- Books and suppliesWhile these are not included on bills, these are a necessary part of going to school at any level. Graduate students have to take fewer credit hours per term in order to be considered full time students, but that does not mean that they will have fewer books or not need certain supplies, such as a computer, notebooks, or supplies specific to their area of study.
- Living expensesMost graduate students do not live in residence halls or are not given a cost of living allowance. Rent, food, and utilities must be taken into account as these will come directly out of the student’s pocket.
- Student loan paymentsJust as not all student loans are created equal, not all student loans are able to be deferred once a borrower returns to school. Some loans, such as emergency loans disbursed directly from a college or university fund or those who have used the maximum number of lifetime deferrments, must be paid on regardless of the borrower’s educational status. It is possible to make reduced payments or make interest-only payments, but borrowers must contact the agency holding their loans before making any decisions that could have a negative effect on their credit score.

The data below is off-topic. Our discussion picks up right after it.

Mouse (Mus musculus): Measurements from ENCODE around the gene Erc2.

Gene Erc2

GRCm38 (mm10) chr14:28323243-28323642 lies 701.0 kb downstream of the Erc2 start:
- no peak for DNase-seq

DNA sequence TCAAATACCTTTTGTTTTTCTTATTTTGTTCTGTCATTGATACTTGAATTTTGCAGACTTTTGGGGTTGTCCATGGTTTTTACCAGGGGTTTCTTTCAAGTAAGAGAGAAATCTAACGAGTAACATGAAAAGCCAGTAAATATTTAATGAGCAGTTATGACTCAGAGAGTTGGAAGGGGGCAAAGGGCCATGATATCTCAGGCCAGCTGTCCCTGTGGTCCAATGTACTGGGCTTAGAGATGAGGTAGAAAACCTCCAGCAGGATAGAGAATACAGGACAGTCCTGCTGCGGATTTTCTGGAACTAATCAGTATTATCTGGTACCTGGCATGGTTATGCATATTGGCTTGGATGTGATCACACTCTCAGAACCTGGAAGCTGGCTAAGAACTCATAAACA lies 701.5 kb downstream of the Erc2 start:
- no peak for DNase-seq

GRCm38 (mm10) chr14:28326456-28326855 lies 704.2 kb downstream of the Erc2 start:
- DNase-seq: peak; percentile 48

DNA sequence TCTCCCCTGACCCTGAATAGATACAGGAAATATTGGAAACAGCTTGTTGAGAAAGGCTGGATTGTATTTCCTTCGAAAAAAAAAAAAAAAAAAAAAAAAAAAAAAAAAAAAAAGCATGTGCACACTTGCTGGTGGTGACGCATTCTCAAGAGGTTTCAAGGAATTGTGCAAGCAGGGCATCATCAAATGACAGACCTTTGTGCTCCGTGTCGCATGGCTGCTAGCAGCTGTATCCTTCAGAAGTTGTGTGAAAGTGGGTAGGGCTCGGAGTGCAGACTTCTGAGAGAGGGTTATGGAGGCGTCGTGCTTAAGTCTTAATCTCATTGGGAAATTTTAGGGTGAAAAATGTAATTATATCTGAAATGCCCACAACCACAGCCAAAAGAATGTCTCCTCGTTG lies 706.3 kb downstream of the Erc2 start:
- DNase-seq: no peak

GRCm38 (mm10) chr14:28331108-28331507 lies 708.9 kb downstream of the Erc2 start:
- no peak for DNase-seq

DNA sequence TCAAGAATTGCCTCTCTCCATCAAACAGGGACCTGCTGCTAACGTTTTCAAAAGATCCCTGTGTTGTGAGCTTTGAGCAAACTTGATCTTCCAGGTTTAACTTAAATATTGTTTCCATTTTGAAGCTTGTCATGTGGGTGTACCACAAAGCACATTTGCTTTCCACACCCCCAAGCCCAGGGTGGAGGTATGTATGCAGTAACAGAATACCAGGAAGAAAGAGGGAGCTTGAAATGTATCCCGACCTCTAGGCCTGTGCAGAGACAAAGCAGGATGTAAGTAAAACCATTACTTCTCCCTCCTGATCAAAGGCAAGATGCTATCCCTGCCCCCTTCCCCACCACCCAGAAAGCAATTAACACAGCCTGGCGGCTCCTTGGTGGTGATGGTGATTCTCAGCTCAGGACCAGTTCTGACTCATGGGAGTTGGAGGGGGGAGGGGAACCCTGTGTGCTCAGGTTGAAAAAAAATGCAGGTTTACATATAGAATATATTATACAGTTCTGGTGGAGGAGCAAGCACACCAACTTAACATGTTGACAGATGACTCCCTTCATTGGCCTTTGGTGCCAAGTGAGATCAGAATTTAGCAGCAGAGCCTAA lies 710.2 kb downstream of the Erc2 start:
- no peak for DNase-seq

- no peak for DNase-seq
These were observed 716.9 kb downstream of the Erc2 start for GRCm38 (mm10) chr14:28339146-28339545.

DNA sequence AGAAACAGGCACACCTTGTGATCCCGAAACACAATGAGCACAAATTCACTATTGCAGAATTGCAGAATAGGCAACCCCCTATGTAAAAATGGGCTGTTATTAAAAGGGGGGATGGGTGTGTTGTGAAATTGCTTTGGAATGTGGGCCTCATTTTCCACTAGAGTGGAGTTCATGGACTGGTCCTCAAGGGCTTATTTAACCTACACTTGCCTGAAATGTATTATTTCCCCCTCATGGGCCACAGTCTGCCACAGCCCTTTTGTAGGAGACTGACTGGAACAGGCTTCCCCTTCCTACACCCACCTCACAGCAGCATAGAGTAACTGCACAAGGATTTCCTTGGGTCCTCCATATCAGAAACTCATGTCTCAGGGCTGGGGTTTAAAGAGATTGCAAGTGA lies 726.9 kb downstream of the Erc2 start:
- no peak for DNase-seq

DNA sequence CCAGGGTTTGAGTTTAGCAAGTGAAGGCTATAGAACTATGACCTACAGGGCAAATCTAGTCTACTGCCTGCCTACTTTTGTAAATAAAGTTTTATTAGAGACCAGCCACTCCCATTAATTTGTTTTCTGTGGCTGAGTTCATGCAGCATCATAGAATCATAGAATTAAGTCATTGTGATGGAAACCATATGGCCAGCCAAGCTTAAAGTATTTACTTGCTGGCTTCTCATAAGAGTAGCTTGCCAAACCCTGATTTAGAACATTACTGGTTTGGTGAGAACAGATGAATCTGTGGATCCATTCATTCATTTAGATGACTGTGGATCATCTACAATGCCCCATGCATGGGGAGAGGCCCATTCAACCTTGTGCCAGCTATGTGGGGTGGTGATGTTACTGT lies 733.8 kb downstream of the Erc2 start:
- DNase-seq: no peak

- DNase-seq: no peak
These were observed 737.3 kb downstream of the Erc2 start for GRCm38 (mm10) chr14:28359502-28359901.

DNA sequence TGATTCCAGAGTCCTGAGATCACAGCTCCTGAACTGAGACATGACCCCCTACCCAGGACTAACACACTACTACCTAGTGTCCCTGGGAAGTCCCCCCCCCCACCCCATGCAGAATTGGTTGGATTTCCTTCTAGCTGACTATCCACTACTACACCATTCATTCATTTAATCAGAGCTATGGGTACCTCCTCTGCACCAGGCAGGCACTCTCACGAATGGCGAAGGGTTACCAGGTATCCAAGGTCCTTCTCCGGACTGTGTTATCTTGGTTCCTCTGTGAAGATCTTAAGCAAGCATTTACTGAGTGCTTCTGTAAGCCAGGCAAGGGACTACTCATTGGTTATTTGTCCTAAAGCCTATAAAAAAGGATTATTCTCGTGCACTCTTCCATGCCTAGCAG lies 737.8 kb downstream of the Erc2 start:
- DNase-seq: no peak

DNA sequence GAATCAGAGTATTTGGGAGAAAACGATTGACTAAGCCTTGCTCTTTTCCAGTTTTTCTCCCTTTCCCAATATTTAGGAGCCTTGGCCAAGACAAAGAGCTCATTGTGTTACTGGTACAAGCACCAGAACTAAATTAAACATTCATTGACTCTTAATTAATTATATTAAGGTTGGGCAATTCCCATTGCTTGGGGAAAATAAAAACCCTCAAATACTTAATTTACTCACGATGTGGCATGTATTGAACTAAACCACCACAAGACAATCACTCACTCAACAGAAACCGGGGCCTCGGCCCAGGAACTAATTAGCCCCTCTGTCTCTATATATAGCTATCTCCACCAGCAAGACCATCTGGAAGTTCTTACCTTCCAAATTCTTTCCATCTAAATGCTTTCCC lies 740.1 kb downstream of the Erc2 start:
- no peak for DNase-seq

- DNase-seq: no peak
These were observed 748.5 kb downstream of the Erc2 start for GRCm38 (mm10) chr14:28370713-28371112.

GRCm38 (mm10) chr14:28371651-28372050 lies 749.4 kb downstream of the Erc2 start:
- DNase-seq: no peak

There are ways to make graduate school cheaper. If possible, consider opting out of certain perks of attending a college or university if they aren’t needed, such as recreation center access, student legal services, health insurance or health center fees, meal plans, or credit overload fees for taking more than a specified number of credit hours in a given term. Buy used textbooks instead of new editions, or if available, consider renting books and materials from the college or university at a lower cost and return them at the end of the term.
Financial Aid Options for Graduate Students
There are a few options available to graduate students who need assistance in paying for school. Many of these options are similar to those available to undergraduates, but the terms and conditions are different because of standard characteristics of most graduate students.
Most importantly, graduate students who want to be considered for need-based aid must file the Free Application for Federal Student Aid (FAFSA). Many applicants will recognize this form from their undergraduate years, while older graduate students may not even know that this application exists. Those who need to file a FAFSA can do so at the FAFSA website or can contact their school’s financial aid office for assistance. A student’s FAFSA must be filed every year that a student wishes to receive aid and should be filed as soon as one’s federal income tax returns have been submitted.